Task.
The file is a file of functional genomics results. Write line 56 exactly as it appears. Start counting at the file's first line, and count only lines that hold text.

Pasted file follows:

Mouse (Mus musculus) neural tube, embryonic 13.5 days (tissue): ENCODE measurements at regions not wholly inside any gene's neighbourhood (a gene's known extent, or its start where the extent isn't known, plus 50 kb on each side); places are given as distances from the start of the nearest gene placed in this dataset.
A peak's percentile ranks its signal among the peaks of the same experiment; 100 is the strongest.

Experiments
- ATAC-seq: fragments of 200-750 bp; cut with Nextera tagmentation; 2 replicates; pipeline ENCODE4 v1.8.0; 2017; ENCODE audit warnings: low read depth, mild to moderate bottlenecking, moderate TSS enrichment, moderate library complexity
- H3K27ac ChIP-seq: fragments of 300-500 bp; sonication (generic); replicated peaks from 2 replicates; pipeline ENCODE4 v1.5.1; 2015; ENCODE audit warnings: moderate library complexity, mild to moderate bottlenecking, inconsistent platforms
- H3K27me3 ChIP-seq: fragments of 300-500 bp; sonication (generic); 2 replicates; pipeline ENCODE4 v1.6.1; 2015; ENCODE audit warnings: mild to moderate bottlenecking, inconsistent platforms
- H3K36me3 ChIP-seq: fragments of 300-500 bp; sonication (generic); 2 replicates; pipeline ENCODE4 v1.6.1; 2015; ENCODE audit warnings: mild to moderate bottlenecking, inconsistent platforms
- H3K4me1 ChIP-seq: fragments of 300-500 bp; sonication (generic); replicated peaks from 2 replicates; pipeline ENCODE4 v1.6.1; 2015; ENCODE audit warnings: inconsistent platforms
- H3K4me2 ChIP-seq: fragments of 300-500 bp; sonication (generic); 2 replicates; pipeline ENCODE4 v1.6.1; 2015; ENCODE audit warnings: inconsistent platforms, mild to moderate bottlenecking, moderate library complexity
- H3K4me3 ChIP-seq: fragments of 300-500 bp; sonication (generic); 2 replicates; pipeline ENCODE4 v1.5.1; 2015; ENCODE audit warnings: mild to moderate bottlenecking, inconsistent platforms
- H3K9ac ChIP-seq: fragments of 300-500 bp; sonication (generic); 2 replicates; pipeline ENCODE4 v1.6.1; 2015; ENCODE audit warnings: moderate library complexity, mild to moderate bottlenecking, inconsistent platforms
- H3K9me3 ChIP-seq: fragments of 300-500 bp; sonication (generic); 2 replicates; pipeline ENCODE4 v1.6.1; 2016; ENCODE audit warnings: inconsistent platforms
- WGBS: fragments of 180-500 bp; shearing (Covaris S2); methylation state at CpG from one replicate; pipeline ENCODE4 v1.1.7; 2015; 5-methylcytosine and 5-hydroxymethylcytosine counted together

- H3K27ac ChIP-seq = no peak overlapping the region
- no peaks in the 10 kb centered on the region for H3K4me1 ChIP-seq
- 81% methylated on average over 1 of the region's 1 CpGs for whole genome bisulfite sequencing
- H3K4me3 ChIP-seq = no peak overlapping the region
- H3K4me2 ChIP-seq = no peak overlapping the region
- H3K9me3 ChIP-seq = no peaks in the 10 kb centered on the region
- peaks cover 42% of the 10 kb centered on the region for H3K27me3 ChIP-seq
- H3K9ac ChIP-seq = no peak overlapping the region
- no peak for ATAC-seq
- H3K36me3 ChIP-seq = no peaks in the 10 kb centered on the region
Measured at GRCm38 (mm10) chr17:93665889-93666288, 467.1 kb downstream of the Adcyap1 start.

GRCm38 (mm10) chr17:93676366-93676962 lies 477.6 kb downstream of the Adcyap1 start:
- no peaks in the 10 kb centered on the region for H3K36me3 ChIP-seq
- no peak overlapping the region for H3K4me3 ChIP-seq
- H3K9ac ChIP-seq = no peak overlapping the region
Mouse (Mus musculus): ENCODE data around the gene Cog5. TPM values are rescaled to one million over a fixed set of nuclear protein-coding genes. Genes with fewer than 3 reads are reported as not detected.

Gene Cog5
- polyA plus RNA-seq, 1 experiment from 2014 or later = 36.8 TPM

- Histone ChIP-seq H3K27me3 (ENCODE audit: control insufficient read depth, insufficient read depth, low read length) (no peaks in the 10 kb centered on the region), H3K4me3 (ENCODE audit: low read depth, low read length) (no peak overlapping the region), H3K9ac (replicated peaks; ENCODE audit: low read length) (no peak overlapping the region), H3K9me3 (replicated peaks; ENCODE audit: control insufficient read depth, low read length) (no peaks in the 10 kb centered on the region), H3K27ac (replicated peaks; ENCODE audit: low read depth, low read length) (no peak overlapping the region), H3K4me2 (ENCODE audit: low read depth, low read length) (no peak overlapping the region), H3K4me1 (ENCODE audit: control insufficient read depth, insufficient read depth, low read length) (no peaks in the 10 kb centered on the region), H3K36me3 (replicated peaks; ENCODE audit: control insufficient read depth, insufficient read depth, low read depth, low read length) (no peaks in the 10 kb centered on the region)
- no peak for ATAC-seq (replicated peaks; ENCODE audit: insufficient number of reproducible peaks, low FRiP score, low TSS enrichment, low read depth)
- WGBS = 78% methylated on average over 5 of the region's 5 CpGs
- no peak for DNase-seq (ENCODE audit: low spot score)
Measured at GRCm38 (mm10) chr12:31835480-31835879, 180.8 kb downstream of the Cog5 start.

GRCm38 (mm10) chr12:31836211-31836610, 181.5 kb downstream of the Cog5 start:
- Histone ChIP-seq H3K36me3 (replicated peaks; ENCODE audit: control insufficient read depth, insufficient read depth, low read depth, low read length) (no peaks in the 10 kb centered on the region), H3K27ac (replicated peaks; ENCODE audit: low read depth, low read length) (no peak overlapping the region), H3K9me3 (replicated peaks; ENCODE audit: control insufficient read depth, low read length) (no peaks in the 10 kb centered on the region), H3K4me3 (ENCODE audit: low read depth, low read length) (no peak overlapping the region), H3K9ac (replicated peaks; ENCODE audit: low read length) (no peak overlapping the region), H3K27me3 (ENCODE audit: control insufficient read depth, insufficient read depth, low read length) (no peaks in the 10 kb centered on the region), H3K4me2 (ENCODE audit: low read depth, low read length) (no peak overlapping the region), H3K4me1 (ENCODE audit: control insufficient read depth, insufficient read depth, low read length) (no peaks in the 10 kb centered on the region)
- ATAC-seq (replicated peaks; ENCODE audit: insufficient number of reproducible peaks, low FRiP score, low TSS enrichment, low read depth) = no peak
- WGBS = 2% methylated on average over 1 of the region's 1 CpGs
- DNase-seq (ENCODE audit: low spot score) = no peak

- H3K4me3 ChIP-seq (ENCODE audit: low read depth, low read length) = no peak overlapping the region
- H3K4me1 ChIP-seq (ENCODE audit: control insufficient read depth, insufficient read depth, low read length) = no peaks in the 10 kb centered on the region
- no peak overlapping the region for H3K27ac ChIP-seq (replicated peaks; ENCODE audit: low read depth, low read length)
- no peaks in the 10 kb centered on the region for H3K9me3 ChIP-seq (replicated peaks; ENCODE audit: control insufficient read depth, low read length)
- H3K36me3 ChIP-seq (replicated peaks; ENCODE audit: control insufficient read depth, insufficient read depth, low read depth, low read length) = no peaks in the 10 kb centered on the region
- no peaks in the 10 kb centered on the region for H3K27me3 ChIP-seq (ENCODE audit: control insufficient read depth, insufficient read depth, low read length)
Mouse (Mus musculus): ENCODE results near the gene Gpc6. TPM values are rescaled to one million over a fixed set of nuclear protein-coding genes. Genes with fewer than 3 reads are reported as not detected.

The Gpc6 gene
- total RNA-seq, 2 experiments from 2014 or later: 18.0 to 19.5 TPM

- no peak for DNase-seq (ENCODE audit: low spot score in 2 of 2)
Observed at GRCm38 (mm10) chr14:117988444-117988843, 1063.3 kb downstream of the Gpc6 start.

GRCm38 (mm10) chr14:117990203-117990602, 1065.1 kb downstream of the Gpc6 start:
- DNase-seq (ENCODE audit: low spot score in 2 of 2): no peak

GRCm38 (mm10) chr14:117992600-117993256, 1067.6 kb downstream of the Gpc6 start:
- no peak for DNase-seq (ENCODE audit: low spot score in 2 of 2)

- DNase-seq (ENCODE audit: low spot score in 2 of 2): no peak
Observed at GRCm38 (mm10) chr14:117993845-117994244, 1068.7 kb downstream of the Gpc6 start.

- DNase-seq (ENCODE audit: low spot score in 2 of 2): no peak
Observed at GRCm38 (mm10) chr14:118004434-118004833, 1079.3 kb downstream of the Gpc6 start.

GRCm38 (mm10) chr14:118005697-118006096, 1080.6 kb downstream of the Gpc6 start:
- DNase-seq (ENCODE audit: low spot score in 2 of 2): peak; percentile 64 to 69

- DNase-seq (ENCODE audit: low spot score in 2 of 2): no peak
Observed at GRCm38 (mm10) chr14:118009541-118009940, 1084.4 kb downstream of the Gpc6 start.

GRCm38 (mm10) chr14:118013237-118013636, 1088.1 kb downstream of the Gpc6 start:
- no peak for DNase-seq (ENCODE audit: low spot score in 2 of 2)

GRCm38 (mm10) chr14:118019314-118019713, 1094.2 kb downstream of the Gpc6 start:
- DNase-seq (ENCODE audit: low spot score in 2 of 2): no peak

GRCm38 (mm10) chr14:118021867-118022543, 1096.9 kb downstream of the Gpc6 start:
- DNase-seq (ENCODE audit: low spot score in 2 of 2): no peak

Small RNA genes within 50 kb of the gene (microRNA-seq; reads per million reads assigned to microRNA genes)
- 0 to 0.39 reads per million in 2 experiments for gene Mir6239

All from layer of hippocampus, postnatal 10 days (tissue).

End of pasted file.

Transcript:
- no peak for DNase-seq (ENCODE audit: low spot score in 2 of 2)